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Uganda, Repressions Against LGBT+ Community: 20 Arrests in Violation of anti-COVID-19 Directives

Taking advantage of the new anti-COVID-19 measures, the Ugandan government enforced new repressions against the LGBT+ community. In the last few hours, 20 people have been arrested on charges of violating the directives for containing the Coronavirus.

Twenty young LGBT+ homeless people (14 gay men, two bisexual men and 4 transgender women), residents of the shelter run by Children of the Sun Foundation in Kyengera (outside Kampala), have been in police custody since Sunday 29 March for violating the government measures prohibiting public gatherings and “negligent acts likely to spread infection of the disease”.

Police and military officers raided the structure and struck the residents, forcing them to “take the walk of shame” through the village until the Nkokonjeru police station. Two people who were at the shelter for medical reasons and a nurse who was working there were also arrested and later released.

Currently detained at the Kasabanda prison until 29 April after the courts closed due to the COVID-19 emergency, they are at risk of contracting the virus and four of them who are HIV-positive, cannot access the necessary medication.

Ugandan humanitarian organizations called for their immediate release. “Detention causes a threat to them amidst the COVID-19 epidemic, said Patricia Kimera, a lawyer with Human Rights Awareness and Promotion Foru. “It is a violation of their right to health, especially those who are on antiretroviral drugs and cannot access them.”

Furthermore, due to the pandemic, governmental directives also make it impossible to visit the 20 LGBT+ detainees in jail and deliver medication to the four HIV-positive patients.

Frank Baine, spokesperson for the National Prisons Services, told the Thomas Reuters Foundation that he is simply complying with the presidential directive that prohibits prisoners meeting with people outside the prison for 30 days starting from 20 March.

“The rights can come when we save lives,” he said. “We have to save our people – it’s not about law, it’s about life.”

The first confirmed case of COVID-19 in Uganda was announced on 20 March and, according to the latest data provided by the Health Ministry, there are currently 44 cases: none of which in the 259 prisons in the country. Which doesn’t really mean much, as we know.

In fact, human rights groups have warned Ugandan authorities of the risk of the virus spreading in prisons, as seen in other countries, and have asked for the suspension of pre-trial detentions, such as the case of the 20 LGBT+ detainees.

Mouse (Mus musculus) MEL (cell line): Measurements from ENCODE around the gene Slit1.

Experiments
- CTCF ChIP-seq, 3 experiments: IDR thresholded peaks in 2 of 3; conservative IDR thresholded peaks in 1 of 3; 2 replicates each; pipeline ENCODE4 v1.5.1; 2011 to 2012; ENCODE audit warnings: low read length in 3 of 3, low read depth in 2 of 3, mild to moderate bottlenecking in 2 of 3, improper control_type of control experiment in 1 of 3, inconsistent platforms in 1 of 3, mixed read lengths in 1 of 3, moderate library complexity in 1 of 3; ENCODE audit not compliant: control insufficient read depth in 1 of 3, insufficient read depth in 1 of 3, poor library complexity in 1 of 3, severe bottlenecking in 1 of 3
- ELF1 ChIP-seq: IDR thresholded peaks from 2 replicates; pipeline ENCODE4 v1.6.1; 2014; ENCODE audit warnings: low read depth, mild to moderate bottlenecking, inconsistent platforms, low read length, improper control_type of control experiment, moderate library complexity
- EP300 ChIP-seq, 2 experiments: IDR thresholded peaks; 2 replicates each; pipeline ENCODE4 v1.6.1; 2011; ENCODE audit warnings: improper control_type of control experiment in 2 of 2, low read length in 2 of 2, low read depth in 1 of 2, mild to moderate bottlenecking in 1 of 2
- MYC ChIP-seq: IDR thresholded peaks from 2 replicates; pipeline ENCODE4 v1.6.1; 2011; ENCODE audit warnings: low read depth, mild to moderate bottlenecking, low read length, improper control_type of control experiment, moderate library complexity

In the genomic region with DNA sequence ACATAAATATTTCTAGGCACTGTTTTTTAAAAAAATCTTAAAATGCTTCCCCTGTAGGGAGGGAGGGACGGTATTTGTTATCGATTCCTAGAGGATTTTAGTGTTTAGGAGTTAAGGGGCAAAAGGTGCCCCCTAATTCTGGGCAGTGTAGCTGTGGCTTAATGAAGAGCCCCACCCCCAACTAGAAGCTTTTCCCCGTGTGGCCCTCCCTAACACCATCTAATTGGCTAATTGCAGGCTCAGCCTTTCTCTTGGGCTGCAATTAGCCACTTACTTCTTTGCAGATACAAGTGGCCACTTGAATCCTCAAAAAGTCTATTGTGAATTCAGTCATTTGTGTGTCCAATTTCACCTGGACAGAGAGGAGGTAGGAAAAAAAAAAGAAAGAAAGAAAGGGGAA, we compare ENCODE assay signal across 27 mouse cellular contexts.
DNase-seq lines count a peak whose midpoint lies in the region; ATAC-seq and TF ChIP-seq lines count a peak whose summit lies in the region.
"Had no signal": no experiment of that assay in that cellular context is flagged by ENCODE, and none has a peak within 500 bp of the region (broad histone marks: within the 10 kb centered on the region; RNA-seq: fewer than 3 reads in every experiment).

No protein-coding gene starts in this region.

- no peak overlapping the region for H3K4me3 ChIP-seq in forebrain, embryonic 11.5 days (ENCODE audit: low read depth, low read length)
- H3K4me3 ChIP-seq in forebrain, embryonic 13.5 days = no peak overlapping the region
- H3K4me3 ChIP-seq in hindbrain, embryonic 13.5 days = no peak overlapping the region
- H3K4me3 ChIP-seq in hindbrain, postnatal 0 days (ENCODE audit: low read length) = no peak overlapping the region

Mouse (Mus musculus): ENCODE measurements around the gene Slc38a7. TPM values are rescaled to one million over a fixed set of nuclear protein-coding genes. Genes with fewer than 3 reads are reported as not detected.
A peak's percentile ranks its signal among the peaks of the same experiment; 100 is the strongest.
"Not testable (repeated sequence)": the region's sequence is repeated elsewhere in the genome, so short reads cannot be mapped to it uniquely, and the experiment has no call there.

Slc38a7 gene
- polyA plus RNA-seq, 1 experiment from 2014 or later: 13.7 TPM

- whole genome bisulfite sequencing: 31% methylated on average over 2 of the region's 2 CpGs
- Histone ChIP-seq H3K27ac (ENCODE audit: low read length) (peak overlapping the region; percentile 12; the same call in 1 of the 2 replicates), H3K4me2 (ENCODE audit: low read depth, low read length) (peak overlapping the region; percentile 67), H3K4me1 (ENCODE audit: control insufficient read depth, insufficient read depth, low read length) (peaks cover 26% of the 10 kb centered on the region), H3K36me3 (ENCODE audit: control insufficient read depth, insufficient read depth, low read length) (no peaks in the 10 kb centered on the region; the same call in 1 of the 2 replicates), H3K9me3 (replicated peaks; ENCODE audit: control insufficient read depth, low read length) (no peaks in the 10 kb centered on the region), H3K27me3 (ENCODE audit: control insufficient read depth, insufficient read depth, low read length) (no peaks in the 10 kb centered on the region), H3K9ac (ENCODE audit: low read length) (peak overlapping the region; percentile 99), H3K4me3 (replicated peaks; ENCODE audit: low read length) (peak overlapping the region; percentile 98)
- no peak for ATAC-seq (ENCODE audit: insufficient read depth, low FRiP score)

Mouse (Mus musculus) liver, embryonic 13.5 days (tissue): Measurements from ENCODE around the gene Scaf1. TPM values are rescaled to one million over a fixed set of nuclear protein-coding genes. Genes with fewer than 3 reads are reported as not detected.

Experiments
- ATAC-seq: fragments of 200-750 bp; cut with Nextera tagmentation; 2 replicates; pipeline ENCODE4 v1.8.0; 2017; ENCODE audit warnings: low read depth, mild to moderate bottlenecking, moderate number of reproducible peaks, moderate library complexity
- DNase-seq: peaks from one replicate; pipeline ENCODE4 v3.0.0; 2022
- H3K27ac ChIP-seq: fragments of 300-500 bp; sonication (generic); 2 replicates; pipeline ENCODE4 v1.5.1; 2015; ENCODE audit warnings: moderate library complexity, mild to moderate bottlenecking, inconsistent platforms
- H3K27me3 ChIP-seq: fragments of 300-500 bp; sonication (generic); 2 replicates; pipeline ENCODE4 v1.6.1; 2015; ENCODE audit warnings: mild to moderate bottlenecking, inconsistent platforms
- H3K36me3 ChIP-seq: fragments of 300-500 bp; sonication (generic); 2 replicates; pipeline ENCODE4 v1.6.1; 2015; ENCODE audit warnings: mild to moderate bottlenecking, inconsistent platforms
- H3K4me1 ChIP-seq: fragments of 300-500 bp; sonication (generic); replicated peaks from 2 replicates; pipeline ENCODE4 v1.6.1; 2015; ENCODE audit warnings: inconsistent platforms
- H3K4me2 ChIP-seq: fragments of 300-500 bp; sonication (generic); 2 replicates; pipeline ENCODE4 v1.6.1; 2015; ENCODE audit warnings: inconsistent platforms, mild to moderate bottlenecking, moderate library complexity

“God forbid if an infection finds its way into the prison service in our country – it’s overcrowded, it has bad facilities,” said Nicholas Opiyo, executive director of Chapter Four, a Ugandan human rights group.

“I don’t think it helps the fight against the pandemic. It only makes it more difficult and puts the lives of those who are in prison already at risk.”

Representatives of LGBT+ associations confirmed that the 20 people arrested on 29 March were deliberately targeted. Same-sex relationships are punishable by life in prison, not to mention attempts by the Minister of Ethics and Integrity, Simon Lokodo, who on 10 October announced a proposal for legislation that would introduce the death penalty if found guilty of “serious homosexual acts.” The proposal was later retracted by the government following firm responsed from international investors.

But homophobia in Uganda is a very hot subject. In addition to attacks of all kinds, in 2019 three LGBT+ people were murdered. Not including the death sentence given to an activist on 4 October 2019. That same month, a gay refugee from Rwanda was badly beaten in Kampala and a lesbian was raped by her doctor.

Again, in October, 16 activists were arrested and accused of same-sex relationships after police raided their association headquarters and subjected them to forced anal examinations. Finally, 67 people were arrested on 12 November at the Ram Bar in Kampala, a gay-friendly bar, and accused of disturbing the peace.

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